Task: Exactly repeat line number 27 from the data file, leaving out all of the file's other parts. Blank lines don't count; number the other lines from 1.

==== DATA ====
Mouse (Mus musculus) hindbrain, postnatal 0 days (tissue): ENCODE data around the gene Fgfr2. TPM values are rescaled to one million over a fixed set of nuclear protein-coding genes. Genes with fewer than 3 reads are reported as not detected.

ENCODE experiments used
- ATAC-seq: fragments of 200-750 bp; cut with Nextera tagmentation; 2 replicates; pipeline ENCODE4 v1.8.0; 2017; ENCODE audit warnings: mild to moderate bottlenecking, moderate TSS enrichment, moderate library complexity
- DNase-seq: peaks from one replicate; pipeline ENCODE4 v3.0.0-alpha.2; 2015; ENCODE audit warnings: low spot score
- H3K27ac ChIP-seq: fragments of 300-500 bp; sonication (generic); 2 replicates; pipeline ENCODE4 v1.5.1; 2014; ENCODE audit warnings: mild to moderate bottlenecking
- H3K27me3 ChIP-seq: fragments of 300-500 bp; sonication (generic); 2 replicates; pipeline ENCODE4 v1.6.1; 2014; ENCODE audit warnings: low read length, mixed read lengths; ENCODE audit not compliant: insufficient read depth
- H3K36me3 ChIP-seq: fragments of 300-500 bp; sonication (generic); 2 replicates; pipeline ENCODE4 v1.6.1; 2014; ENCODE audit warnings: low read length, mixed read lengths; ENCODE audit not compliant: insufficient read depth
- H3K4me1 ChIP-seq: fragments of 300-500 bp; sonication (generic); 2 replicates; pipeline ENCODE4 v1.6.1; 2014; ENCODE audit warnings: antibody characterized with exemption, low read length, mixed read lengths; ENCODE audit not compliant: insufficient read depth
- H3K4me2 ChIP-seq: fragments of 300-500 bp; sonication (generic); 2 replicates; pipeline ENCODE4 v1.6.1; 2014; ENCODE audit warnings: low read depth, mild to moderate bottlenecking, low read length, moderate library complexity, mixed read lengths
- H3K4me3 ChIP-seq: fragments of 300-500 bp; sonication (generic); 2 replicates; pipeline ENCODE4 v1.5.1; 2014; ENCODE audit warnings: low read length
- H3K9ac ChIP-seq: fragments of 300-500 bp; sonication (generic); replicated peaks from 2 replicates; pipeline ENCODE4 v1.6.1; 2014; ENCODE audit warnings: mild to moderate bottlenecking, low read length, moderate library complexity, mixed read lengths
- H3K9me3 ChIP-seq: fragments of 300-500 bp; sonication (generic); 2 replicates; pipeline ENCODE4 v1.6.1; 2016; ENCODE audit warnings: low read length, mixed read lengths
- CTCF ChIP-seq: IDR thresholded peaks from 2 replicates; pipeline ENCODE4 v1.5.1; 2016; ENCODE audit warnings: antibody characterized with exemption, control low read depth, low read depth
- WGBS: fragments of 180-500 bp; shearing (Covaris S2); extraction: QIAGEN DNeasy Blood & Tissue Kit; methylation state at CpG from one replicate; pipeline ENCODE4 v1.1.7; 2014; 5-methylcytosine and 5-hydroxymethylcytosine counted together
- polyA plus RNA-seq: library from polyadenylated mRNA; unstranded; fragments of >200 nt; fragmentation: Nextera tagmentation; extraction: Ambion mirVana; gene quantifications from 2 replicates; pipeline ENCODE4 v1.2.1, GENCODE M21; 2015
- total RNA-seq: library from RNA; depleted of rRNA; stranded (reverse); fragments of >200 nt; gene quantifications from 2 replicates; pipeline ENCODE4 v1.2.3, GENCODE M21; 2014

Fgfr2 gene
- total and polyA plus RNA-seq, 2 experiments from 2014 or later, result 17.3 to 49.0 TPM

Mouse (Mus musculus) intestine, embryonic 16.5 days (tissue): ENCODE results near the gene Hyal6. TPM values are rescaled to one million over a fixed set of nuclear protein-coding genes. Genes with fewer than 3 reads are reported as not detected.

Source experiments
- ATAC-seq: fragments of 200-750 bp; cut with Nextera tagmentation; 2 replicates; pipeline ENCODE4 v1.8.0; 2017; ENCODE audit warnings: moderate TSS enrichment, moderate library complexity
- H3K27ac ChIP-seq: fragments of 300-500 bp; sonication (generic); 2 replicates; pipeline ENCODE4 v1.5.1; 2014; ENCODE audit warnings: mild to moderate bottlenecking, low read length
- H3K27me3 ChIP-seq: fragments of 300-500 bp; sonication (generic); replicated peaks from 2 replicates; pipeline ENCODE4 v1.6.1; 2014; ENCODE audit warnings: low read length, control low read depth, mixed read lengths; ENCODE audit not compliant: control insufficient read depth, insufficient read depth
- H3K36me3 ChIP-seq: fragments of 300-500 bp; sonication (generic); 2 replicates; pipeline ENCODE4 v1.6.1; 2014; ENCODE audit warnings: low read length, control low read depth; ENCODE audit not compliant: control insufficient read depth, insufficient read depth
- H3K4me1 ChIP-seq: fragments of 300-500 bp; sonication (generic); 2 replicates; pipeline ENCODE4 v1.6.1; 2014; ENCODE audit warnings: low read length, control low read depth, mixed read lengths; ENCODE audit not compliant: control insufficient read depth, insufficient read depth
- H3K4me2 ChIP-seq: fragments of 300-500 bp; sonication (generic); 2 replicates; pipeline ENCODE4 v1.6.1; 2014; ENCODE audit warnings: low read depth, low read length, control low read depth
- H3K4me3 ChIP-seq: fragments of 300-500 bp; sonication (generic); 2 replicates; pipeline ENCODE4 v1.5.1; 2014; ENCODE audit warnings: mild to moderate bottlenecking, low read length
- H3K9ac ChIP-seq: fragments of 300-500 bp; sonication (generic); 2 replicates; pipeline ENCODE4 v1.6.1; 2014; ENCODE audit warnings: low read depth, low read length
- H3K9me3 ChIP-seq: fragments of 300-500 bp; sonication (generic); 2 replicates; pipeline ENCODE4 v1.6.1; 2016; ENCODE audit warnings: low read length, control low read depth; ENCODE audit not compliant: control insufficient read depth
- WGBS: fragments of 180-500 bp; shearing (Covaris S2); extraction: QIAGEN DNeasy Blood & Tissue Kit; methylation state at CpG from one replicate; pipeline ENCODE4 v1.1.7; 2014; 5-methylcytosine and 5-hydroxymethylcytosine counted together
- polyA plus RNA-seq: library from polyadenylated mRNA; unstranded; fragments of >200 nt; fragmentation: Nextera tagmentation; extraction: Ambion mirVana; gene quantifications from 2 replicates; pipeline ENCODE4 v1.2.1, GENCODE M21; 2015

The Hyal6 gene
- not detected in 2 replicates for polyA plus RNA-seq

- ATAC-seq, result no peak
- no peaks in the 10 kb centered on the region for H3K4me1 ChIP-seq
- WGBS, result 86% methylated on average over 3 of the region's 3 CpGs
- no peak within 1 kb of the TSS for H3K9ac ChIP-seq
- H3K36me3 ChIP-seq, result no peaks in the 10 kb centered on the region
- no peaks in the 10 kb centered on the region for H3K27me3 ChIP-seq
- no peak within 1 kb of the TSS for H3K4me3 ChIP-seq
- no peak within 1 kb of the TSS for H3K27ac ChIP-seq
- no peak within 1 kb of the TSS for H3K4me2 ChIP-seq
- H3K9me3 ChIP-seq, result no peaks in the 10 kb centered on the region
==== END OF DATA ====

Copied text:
- H3K4me3 ChIP-seq: fragments of 300-500 bp; sonication (generic); 2 replicates; pipeline ENCODE4 v1.5.1; 2014; ENCODE audit warnings: mild to moderate bottlenecking, low read length